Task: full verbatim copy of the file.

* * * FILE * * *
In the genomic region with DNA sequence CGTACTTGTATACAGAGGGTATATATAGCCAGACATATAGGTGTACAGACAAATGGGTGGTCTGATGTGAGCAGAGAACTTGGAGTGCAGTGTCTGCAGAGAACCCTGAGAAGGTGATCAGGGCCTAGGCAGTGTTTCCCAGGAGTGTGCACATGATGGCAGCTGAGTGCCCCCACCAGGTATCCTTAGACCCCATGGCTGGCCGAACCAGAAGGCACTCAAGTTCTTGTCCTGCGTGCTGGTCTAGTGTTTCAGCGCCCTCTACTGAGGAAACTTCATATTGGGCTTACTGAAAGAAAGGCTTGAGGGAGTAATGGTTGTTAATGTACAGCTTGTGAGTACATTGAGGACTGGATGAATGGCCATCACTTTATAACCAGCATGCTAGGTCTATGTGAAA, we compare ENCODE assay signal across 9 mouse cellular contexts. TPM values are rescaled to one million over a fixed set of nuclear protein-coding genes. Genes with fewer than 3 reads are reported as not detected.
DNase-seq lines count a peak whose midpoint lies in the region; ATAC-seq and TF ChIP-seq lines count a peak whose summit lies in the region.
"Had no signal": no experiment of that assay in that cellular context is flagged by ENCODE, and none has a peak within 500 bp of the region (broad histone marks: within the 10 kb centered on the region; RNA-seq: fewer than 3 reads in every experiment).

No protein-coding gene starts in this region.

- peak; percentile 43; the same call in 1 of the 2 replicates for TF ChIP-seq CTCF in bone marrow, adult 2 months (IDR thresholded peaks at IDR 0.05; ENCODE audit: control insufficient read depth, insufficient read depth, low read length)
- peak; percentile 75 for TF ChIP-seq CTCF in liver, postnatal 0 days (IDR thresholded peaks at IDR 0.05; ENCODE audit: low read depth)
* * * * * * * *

In the genomic region with DNA sequence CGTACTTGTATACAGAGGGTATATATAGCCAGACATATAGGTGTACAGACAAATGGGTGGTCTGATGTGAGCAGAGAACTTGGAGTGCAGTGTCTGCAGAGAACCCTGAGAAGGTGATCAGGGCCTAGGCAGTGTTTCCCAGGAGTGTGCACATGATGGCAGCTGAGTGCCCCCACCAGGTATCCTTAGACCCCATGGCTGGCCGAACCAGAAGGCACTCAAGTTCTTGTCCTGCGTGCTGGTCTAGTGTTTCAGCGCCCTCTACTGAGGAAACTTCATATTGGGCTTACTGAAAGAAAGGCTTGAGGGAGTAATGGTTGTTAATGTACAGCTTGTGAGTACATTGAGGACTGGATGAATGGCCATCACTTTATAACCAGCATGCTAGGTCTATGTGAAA, we compare ENCODE assay signal across 9 mouse cellular contexts. TPM values are rescaled to one million over a fixed set of nuclear protein-coding genes. Genes with fewer than 3 reads are reported as not detected.
DNase-seq lines count a peak whose midpoint lies in the region; ATAC-seq and TF ChIP-seq lines count a peak whose summit lies in the region.
"Had no signal": no experiment of that assay in that cellular context is flagged by ENCODE, and none has a peak within 500 bp of the region (broad histone marks: within the 10 kb centered on the region; RNA-seq: fewer than 3 reads in every experiment).

No protein-coding gene starts in this region.

- peak; percentile 43; the same call in 1 of the 2 replicates for TF ChIP-seq CTCF in bone marrow, adult 2 months (IDR thresholded peaks at IDR 0.05; ENCODE audit: control insufficient read depth, insufficient read depth, low read length)
- peak; percentile 75 for TF ChIP-seq CTCF in liver, postnatal 0 days (IDR thresholded peaks at IDR 0.05; ENCODE audit: low read depth)